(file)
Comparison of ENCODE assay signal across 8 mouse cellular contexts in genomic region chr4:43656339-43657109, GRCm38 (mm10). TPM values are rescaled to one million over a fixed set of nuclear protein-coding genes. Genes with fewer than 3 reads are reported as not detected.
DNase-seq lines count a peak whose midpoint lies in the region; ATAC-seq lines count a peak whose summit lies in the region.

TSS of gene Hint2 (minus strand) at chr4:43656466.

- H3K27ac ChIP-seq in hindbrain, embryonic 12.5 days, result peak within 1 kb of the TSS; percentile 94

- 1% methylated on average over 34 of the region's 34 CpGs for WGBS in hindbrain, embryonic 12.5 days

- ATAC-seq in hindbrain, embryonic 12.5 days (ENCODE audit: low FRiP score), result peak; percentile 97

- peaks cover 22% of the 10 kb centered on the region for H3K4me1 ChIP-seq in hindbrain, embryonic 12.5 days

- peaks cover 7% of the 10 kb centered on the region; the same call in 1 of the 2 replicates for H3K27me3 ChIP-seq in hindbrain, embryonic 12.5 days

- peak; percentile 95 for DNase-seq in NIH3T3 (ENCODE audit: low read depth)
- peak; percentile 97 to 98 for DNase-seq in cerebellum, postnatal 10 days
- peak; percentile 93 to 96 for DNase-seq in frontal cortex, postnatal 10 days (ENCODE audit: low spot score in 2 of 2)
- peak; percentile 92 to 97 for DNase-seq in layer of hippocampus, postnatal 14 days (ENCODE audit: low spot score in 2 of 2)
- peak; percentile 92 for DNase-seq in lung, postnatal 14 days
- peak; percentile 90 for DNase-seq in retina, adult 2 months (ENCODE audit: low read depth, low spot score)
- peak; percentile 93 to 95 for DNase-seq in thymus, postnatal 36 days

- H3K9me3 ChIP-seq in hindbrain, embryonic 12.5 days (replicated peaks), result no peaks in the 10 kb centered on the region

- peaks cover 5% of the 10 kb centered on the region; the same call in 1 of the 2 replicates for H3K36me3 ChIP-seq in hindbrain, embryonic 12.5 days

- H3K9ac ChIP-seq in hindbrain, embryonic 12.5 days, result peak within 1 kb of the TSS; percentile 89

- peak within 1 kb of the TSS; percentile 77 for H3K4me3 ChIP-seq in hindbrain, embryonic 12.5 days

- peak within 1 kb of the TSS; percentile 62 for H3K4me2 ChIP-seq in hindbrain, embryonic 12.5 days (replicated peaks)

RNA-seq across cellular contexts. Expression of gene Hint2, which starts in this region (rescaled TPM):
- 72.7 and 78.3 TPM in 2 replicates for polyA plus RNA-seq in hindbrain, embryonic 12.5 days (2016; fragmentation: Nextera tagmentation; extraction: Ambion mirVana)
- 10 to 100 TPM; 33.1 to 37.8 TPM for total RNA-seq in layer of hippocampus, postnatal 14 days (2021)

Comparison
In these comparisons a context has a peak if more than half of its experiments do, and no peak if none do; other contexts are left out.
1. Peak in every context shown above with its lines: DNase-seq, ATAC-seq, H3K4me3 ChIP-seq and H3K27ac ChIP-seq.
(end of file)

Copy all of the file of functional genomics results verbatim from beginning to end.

Comparison of ENCODE assay signal across 8 mouse cellular contexts in genomic region chr4:43656339-43657109, GRCm38 (mm10). TPM values are rescaled to one million over a fixed set of nuclear protein-coding genes. Genes with fewer than 3 reads are reported as not detected.
DNase-seq lines count a peak whose midpoint lies in the region; ATAC-seq lines count a peak whose summit lies in the region.

TSS of gene Hint2 (minus strand) at chr4:43656466.

- H3K27ac ChIP-seq in hindbrain, embryonic 12.5 days, result peak within 1 kb of the TSS; percentile 94

- 1% methylated on average over 34 of the region's 34 CpGs for WGBS in hindbrain, embryonic 12.5 days

- ATAC-seq in hindbrain, embryonic 12.5 days (ENCODE audit: low FRiP score), result peak; percentile 97

- peaks cover 22% of the 10 kb centered on the region for H3K4me1 ChIP-seq in hindbrain, embryonic 12.5 days

- peaks cover 7% of the 10 kb centered on the region; the same call in 1 of the 2 replicates for H3K27me3 ChIP-seq in hindbrain, embryonic 12.5 days

- peak; percentile 95 for DNase-seq in NIH3T3 (ENCODE audit: low read depth)
- peak; percentile 97 to 98 for DNase-seq in cerebellum, postnatal 10 days
- peak; percentile 93 to 96 for DNase-seq in frontal cortex, postnatal 10 days (ENCODE audit: low spot score in 2 of 2)
- peak; percentile 92 to 97 for DNase-seq in layer of hippocampus, postnatal 14 days (ENCODE audit: low spot score in 2 of 2)
- peak; percentile 92 for DNase-seq in lung, postnatal 14 days
- peak; percentile 90 for DNase-seq in retina, adult 2 months (ENCODE audit: low read depth, low spot score)
- peak; percentile 93 to 95 for DNase-seq in thymus, postnatal 36 days

- H3K9me3 ChIP-seq in hindbrain, embryonic 12.5 days (replicated peaks), result no peaks in the 10 kb centered on the region

- peaks cover 5% of the 10 kb centered on the region; the same call in 1 of the 2 replicates for H3K36me3 ChIP-seq in hindbrain, embryonic 12.5 days

- H3K9ac ChIP-seq in hindbrain, embryonic 12.5 days, result peak within 1 kb of the TSS; percentile 89

- peak within 1 kb of the TSS; percentile 77 for H3K4me3 ChIP-seq in hindbrain, embryonic 12.5 days

- peak within 1 kb of the TSS; percentile 62 for H3K4me2 ChIP-seq in hindbrain, embryonic 12.5 days (replicated peaks)

RNA-seq across cellular contexts. Expression of gene Hint2, which starts in this region (rescaled TPM):
- 72.7 and 78.3 TPM in 2 replicates for polyA plus RNA-seq in hindbrain, embryonic 12.5 days (2016; fragmentation: Nextera tagmentation; extraction: Ambion mirVana)
- 10 to 100 TPM; 33.1 to 37.8 TPM for total RNA-seq in layer of hippocampus, postnatal 14 days (2021)

Comparison
In these comparisons a context has a peak if more than half of its experiments do, and no peak if none do; other contexts are left out.
1. Peak in every context shown above with its lines: DNase-seq, ATAC-seq, H3K4me3 ChIP-seq and H3K27ac ChIP-seq.